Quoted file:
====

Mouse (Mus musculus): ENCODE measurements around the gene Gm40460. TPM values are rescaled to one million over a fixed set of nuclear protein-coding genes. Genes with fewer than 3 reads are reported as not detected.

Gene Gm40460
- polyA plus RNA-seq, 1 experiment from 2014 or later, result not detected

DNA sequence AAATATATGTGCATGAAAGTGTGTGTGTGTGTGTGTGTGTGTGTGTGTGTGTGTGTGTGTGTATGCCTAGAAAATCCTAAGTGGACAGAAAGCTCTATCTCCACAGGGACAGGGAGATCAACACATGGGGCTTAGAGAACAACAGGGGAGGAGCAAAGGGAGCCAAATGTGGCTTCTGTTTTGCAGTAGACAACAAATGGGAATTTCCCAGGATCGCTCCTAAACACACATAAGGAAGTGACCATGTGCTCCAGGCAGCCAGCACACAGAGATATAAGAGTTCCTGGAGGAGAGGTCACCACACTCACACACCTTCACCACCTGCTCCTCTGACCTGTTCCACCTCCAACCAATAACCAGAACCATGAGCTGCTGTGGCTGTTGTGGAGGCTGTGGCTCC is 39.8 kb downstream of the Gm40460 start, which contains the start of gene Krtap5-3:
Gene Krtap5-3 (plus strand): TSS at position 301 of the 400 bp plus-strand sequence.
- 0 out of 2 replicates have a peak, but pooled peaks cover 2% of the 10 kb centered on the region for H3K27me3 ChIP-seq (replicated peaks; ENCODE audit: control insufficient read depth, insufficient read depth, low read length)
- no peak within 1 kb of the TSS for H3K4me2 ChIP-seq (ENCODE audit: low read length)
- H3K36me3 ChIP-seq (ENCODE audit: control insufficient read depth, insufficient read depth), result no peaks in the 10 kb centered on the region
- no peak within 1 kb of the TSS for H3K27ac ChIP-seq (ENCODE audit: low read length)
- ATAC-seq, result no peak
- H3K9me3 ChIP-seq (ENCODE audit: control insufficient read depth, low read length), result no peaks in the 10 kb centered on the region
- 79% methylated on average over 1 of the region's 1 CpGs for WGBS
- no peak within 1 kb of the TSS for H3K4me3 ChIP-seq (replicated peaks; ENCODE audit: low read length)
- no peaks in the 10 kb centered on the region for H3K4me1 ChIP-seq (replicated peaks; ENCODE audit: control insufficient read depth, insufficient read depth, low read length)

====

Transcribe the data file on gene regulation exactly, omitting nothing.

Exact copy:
Mouse (Mus musculus): ENCODE measurements around the gene Gm40460. TPM values are rescaled to one million over a fixed set of nuclear protein-coding genes. Genes with fewer than 3 reads are reported as not detected.

Gene Gm40460
- polyA plus RNA-seq, 1 experiment from 2014 or later, result not detected

DNA sequence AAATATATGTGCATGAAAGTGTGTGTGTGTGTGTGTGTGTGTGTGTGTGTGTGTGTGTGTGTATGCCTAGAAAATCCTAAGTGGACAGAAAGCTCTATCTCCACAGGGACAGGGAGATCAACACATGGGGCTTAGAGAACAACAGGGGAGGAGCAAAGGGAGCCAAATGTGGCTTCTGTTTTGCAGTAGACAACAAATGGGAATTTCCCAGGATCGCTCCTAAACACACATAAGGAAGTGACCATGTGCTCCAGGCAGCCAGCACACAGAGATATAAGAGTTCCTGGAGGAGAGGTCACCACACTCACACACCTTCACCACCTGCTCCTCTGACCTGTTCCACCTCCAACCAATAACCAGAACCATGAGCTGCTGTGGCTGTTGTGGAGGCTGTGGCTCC is 39.8 kb downstream of the Gm40460 start, which contains the start of gene Krtap5-3:
Gene Krtap5-3 (plus strand): TSS at position 301 of the 400 bp plus-strand sequence.
- 0 out of 2 replicates have a peak, but pooled peaks cover 2% of the 10 kb centered on the region for H3K27me3 ChIP-seq (replicated peaks; ENCODE audit: control insufficient read depth, insufficient read depth, low read length)
- no peak within 1 kb of the TSS for H3K4me2 ChIP-seq (ENCODE audit: low read length)
- H3K36me3 ChIP-seq (ENCODE audit: control insufficient read depth, insufficient read depth), result no peaks in the 10 kb centered on the region
- no peak within 1 kb of the TSS for H3K27ac ChIP-seq (ENCODE audit: low read length)
- ATAC-seq, result no peak
- H3K9me3 ChIP-seq (ENCODE audit: control insufficient read depth, low read length), result no peaks in the 10 kb centered on the region
- 79% methylated on average over 1 of the region's 1 CpGs for WGBS
- no peak within 1 kb of the TSS for H3K4me3 ChIP-seq (replicated peaks; ENCODE audit: low read length)
- no peaks in the 10 kb centered on the region for H3K4me1 ChIP-seq (replicated peaks; ENCODE audit: control insufficient read depth, insufficient read depth, low read length)